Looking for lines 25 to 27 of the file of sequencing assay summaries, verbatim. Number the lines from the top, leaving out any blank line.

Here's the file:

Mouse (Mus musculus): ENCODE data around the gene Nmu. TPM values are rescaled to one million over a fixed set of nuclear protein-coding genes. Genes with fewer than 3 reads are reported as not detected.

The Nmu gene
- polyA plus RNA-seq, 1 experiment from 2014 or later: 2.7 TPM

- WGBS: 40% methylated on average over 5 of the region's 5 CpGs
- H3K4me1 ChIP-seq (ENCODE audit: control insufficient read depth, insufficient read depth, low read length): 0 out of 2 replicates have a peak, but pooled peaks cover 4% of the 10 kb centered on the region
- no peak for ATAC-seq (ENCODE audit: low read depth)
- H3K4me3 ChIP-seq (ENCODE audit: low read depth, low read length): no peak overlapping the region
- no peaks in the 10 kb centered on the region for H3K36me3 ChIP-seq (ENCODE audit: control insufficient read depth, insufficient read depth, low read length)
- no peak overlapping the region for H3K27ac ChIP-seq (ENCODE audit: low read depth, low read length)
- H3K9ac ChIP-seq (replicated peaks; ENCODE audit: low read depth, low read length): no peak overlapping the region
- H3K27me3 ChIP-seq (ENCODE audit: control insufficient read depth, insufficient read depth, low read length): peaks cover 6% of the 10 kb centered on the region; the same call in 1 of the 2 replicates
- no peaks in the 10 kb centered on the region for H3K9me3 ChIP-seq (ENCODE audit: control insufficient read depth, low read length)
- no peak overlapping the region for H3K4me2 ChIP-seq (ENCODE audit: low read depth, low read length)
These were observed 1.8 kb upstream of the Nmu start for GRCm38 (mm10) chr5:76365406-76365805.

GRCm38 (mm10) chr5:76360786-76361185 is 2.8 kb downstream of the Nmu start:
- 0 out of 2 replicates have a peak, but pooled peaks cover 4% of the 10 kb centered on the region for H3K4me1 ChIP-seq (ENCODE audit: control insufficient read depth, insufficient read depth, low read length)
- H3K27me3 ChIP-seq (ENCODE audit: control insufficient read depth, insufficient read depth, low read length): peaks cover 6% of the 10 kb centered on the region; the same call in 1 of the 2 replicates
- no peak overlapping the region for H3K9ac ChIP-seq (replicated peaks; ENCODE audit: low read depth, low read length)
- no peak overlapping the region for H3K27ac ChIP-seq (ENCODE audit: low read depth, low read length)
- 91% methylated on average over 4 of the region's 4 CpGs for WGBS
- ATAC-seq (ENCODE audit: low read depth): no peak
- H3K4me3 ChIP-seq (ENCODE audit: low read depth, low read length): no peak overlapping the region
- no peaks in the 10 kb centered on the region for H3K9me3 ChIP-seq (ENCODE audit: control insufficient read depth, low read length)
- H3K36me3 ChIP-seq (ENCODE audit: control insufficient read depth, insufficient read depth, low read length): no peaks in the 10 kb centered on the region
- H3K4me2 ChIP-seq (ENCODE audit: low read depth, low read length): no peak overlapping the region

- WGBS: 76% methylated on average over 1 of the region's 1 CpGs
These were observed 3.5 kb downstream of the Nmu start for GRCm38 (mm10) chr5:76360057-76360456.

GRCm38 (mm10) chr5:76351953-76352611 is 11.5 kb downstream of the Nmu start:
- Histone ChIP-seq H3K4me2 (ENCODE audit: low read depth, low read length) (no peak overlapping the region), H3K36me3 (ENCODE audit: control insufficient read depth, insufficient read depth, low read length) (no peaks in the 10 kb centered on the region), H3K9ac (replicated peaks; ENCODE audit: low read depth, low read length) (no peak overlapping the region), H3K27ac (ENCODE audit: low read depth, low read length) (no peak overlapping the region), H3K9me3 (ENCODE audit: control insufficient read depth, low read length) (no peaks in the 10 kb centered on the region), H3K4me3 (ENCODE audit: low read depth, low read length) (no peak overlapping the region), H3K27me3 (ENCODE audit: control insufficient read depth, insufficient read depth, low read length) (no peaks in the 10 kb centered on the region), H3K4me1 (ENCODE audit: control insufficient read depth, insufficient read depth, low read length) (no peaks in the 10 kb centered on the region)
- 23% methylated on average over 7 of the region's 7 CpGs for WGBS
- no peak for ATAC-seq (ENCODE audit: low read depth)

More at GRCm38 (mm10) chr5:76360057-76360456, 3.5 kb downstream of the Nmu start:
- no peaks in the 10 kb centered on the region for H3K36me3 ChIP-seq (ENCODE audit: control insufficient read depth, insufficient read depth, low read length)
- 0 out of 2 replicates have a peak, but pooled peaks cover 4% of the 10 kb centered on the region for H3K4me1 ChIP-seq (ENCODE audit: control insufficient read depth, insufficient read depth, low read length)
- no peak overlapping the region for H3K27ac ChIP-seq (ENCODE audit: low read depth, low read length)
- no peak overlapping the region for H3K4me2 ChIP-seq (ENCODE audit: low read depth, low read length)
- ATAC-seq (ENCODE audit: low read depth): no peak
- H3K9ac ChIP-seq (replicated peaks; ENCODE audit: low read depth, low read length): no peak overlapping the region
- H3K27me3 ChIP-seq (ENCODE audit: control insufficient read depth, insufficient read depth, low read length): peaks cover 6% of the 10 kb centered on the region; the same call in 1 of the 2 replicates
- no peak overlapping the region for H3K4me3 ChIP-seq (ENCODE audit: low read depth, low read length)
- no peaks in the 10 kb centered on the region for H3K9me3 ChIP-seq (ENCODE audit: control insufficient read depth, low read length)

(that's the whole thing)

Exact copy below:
- H3K4me2 ChIP-seq (ENCODE audit: low read depth, low read length): no peak overlapping the region

- WGBS: 76% methylated on average over 1 of the region's 1 CpGs
These were observed 3.5 kb downstream of the Nmu start for GRCm38 (mm10) chr5:76360057-76360456.